Letter #4

Noise and Sonic Booms

I have a problem with the engine noise of very low flying jets. One day three years ago I was working away from my house, but still in the area, and was sitting on the ground when a jet came flying by extremely low (maybe 2-300 feet above me - ?). The engine noise actually hurt my ears and I closed them off with my fingers until the jet was quite far off. The problem is that as a human I can close my ears off, but animals can’t do that. If they are exposed to such loud noises frequently they will have hearing loss and be unable to hear noises in their environment that should signal danger to them, and they will be unable to react to save themselves from that danger. Also if they are social animals they will not be able to hear communications from other members of their group.

Sonic booms could be another potential problem, possibly triggering large boulders to fall from the hillsides. As I mentioned, I have a cliff behind my house (PICTURE ATTACHED). This picture shows the house as it was being built. In this picture the house looks much farther from the cliff than it actually is.

If you look at the cliff face closely you can see large blocks (10 to 40 feet long) of rhyolite rock that could potentially be further fractured by sonic booms and come tumbling down toward the house. Below the cliff face you can see several large boulders that have rolled nearer the house at some point in the past. Although the fall of such huge rocks could be disastrous for my house, several species of wildlife regularly traverse the hillside below the cliff and could be killed by rockfall if they were there at the wrong time, so could human hikers. I AM SURE THERE MUST BE OTHER HOUSES IN THIS NM BOOTHEEL AREA AND COCHISE COUNTY AREA OF AZ THAT MIGHT HAVE THE SAME PROBLEM IF BOULDERS WERE LOOSENED BY SONIC BOOMS.



When I moved here 23 years ago there were mainly mesquites bushes with plenty of bare ground separating them. The majority of those years have been drought years, with a few good monsoon summers sprinkled here and there, and one more recent year with both a wet monsoon summer and a wet winter. Invasive grasses have moved in on at least 2/3rds of the property and surrounding open areas, and invasive saltbush has really taken hold mainly to the south of the house in recent years. Many mesquites have grown long branches that actually touch other mesquites over much of the property. Mesquites and saltbush are like gasoline on a stick, exploding in tall flames from the heat, or from embers just ahead of the fire. The Pelloncillos historically have not had many fires in many decades, but with the extreme drought of the last several years and the now very heavy fuel load, a large fire seems inevitable in the future. Although I keep a defensible space cleared around the buildings, we do get incredibly high winds in this area of the state and potential fire is always a major worry.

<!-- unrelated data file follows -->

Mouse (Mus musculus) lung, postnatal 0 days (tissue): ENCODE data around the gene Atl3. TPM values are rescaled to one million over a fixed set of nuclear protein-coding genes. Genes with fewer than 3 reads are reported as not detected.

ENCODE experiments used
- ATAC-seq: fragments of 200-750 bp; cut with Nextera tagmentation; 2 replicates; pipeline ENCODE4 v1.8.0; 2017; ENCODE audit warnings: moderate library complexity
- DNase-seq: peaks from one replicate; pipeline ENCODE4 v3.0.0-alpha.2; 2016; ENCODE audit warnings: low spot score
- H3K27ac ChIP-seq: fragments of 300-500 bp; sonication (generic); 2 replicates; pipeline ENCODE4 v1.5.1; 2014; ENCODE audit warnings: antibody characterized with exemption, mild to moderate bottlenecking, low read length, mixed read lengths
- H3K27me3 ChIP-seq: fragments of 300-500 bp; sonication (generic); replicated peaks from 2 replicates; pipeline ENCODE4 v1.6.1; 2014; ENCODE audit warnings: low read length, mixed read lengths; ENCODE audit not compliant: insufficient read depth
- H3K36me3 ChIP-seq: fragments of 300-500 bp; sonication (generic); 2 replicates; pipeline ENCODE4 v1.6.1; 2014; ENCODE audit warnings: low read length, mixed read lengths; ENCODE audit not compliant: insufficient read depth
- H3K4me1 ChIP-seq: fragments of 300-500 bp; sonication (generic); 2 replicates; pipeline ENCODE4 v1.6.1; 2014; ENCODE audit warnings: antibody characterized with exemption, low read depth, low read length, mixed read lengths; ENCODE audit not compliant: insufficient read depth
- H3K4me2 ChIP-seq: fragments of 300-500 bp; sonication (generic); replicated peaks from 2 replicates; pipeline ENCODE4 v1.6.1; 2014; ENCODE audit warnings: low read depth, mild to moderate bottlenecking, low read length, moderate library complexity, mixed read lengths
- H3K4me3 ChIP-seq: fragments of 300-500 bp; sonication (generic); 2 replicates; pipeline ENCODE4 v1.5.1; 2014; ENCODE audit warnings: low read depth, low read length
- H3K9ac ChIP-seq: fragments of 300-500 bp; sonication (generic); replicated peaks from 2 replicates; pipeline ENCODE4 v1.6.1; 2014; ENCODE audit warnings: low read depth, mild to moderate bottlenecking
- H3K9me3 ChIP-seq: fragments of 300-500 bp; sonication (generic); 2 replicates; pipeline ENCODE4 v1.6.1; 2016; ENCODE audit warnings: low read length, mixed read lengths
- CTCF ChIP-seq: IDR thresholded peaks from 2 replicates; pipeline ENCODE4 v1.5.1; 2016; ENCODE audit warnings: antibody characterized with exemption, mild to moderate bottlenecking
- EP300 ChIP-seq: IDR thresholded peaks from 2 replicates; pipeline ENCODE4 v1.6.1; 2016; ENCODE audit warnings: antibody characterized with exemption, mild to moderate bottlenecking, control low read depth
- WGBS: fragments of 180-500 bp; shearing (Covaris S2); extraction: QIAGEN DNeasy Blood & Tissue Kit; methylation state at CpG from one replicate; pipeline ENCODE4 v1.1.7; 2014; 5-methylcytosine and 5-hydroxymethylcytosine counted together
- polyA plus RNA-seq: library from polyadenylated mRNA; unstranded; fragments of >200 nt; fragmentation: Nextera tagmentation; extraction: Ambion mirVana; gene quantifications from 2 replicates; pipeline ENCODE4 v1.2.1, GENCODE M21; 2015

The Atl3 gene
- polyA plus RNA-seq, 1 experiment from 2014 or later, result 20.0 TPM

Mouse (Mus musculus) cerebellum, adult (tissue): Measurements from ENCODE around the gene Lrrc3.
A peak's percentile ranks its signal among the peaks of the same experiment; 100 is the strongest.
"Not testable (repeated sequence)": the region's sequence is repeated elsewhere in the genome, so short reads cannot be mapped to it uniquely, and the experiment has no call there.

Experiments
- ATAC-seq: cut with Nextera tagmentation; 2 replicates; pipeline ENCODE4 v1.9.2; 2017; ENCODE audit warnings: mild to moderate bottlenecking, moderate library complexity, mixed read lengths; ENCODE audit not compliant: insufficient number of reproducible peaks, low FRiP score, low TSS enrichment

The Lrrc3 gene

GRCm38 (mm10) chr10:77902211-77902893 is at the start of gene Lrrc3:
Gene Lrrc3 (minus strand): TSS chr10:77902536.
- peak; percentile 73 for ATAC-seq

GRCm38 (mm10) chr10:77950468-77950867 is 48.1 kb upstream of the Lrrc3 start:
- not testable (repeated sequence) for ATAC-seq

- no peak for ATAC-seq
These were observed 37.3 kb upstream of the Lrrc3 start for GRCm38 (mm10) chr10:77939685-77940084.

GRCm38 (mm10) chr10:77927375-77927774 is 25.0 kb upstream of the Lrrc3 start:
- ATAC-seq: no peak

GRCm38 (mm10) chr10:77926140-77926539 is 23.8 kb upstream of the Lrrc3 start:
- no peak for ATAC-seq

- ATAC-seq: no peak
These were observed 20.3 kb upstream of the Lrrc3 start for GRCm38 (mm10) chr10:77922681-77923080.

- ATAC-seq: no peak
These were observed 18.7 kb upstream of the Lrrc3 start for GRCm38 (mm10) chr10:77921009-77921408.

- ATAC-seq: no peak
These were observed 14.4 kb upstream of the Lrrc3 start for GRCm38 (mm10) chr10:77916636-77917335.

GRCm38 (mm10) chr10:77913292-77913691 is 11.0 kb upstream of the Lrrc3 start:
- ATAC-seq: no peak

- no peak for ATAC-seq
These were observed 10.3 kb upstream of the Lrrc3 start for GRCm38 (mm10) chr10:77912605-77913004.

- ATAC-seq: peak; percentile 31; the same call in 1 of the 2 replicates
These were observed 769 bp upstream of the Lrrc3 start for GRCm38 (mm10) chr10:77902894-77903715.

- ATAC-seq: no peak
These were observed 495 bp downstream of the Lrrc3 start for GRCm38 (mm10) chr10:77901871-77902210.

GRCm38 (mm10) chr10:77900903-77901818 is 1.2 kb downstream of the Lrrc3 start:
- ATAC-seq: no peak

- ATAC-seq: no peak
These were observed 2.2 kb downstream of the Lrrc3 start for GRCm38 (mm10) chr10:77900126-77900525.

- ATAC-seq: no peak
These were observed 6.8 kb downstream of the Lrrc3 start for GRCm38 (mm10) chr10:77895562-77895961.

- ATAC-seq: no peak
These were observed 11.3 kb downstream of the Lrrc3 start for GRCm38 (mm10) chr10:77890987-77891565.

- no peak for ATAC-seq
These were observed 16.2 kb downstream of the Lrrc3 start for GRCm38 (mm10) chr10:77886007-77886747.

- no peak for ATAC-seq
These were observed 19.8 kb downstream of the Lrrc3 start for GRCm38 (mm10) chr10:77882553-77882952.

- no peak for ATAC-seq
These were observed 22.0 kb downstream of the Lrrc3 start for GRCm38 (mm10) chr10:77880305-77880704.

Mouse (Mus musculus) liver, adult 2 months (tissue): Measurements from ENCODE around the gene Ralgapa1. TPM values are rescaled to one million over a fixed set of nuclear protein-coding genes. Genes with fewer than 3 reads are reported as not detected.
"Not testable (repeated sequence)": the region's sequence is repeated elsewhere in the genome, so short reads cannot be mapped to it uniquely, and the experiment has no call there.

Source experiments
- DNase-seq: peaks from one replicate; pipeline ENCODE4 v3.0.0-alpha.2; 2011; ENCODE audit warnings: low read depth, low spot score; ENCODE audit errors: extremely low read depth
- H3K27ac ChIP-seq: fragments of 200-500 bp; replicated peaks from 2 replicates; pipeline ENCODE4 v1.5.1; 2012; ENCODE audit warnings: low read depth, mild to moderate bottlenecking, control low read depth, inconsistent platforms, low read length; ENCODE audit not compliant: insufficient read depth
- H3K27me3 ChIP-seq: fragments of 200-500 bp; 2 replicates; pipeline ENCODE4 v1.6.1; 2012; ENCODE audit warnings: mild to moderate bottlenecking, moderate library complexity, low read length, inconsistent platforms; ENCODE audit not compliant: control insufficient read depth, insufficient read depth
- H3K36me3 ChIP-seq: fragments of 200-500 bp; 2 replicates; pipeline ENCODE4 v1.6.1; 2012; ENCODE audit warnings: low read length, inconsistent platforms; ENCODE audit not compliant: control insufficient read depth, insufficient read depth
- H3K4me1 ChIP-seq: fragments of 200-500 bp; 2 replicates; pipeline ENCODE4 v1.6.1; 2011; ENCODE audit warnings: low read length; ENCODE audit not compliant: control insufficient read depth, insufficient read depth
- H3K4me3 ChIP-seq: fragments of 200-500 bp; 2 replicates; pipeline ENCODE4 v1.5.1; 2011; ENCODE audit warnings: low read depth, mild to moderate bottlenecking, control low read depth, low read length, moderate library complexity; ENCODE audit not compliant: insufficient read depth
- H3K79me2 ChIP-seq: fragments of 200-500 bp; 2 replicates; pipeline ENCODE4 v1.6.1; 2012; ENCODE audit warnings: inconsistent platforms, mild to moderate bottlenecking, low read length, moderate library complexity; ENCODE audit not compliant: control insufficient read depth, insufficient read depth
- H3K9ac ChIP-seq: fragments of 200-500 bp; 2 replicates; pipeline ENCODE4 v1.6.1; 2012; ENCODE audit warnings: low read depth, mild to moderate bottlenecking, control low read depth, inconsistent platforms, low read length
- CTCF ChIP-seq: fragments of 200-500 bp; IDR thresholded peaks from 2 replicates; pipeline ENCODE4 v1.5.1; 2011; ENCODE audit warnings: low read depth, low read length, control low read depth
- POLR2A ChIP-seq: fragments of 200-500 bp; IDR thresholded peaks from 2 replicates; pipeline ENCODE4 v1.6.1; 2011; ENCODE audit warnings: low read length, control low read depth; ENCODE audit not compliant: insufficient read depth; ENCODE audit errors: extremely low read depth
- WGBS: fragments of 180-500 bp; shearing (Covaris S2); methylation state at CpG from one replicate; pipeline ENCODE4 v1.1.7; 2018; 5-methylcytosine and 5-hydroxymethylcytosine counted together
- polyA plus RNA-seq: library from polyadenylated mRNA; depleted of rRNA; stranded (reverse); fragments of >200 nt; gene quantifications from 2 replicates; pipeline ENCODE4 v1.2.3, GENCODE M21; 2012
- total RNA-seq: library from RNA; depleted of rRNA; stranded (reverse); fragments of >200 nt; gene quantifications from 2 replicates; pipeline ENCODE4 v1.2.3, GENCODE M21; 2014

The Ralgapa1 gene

The worry is not just because of the heavy fuel load, but we have power outages frequently here, especially when there are high winds. Without power we can’t pump water from our wells to fight the fires. Also, there are less than a handful of local tanker trucks to fight fires, and it could take 20 – 40 minutes for them to get to a home, so if fires are widespread in the area most of us will have no help. Fires arising on private property have limited fire fighting resources. Fires starting on or spreading to state and government lands get more firefighting resources so homeowners have more of a chance when the BLM or Forest Service gets involved.

Though I realize most flares burn out before they reach the ground there is always a possibility one may not, and could cause a super fire here, ESPECIALLY IF FLARES WILL BE RELEASED AT A MUCH LOWER ALTITUDE THAN PRESENTLY (180 FEET VS. 500 FEET)! We really don’t need that extra threat, especially now during this extreme and prolonged drought, and with the high winds getting more frequent and stronger, and wind seasons lasting longer than ever before - probably due to global warming.


From my research the RR188 aluminum coated type E fiberglass used in training does not seem to be a current problem in terms of chemical pollution. Research has not shown detrimental effects from it being ingested or inhaled by animals, or inhaled by people, but I could not find any long term studies, or studies done in a high desert environment similar to ours. Chaff does fall to the ground and gets caught on plants and deposited over bodies of water. It can be in the air for up to 10 hours and, depending on atmospheric conditions, can drift several miles away from the release point. The inhalation studies I came across were on small and medium sized animals, but what about larger animals with large nostrils like HORSES AND COWS?

There is a lot of wildlife in this area, and a lot of ranchers grazing cows. Over a year or two much of the chaff in certain localized areas could be broken apart when the animals walk on it, creating smaller broken particles that could get picked up by the wind and inhaled by both animals and people. INHALING FIBERGLASS PARTICLES WOULD BE LIKE INHALING VOLCANIC GLASS AFTER AN ERRUPTION!.

Chaff takes decades to break down. I would think in the arid high desert setting of this area, with very infrequent rains, it would take even longer to break down. With the lack of rain it would sit on the surface. In this area we get frequent high winds, often over 50 and 60 miles an hour. This produces immense dust storms. They are so large that the Interstate I-10 sometimes has to be closed between here and Lordsburg! Most of the soil here is in fine particles that gets picked up by the wind, and the chaff would get picked up by it as well, AND IT WOULD GET BLOWN FOR MILES!



In the studies I read there does seem to be evidence of DERMAL IRRITATION IN RESPONSE TOAIRBORNE GLASS PARTICLES! Personally I would rather not see fiberglass used at all. Perhaps research should be done to find something else to use that would not be health threatening, or detrimental to the environment.